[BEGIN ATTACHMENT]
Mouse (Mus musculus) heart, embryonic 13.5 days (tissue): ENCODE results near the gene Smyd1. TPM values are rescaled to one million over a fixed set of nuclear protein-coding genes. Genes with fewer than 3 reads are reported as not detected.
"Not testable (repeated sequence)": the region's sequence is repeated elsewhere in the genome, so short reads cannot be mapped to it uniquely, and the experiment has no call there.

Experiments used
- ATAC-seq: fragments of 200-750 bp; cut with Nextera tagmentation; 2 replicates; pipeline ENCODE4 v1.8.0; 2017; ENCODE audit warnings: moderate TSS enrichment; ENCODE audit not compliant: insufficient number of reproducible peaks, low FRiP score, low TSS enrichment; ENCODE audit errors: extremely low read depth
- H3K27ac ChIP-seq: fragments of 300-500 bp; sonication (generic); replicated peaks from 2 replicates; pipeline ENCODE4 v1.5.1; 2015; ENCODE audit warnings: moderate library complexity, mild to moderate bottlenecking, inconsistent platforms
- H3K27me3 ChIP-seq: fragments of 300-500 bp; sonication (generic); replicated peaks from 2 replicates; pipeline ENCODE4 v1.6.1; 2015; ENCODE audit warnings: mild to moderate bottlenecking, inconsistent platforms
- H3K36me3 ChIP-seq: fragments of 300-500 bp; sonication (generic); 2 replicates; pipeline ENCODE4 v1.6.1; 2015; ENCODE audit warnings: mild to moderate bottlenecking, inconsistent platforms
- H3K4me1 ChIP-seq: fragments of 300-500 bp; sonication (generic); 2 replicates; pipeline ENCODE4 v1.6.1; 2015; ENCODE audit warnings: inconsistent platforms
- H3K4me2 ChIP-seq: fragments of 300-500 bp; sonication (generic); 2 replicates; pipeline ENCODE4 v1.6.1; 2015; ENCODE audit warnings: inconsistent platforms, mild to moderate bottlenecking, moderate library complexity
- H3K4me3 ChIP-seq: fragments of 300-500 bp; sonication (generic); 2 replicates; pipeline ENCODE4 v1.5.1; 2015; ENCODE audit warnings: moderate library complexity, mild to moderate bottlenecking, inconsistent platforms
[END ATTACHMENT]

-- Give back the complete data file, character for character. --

Mouse (Mus musculus) heart, embryonic 13.5 days (tissue): ENCODE results near the gene Smyd1. TPM values are rescaled to one million over a fixed set of nuclear protein-coding genes. Genes with fewer than 3 reads are reported as not detected.
"Not testable (repeated sequence)": the region's sequence is repeated elsewhere in the genome, so short reads cannot be mapped to it uniquely, and the experiment has no call there.

Experiments used
- ATAC-seq: fragments of 200-750 bp; cut with Nextera tagmentation; 2 replicates; pipeline ENCODE4 v1.8.0; 2017; ENCODE audit warnings: moderate TSS enrichment; ENCODE audit not compliant: insufficient number of reproducible peaks, low FRiP score, low TSS enrichment; ENCODE audit errors: extremely low read depth
- H3K27ac ChIP-seq: fragments of 300-500 bp; sonication (generic); replicated peaks from 2 replicates; pipeline ENCODE4 v1.5.1; 2015; ENCODE audit warnings: moderate library complexity, mild to moderate bottlenecking, inconsistent platforms
- H3K27me3 ChIP-seq: fragments of 300-500 bp; sonication (generic); replicated peaks from 2 replicates; pipeline ENCODE4 v1.6.1; 2015; ENCODE audit warnings: mild to moderate bottlenecking, inconsistent platforms
- H3K36me3 ChIP-seq: fragments of 300-500 bp; sonication (generic); 2 replicates; pipeline ENCODE4 v1.6.1; 2015; ENCODE audit warnings: mild to moderate bottlenecking, inconsistent platforms
- H3K4me1 ChIP-seq: fragments of 300-500 bp; sonication (generic); 2 replicates; pipeline ENCODE4 v1.6.1; 2015; ENCODE audit warnings: inconsistent platforms
- H3K4me2 ChIP-seq: fragments of 300-500 bp; sonication (generic); 2 replicates; pipeline ENCODE4 v1.6.1; 2015; ENCODE audit warnings: inconsistent platforms, mild to moderate bottlenecking, moderate library complexity
- H3K4me3 ChIP-seq: fragments of 300-500 bp; sonication (generic); 2 replicates; pipeline ENCODE4 v1.5.1; 2015; ENCODE audit warnings: moderate library complexity, mild to moderate bottlenecking, inconsistent platforms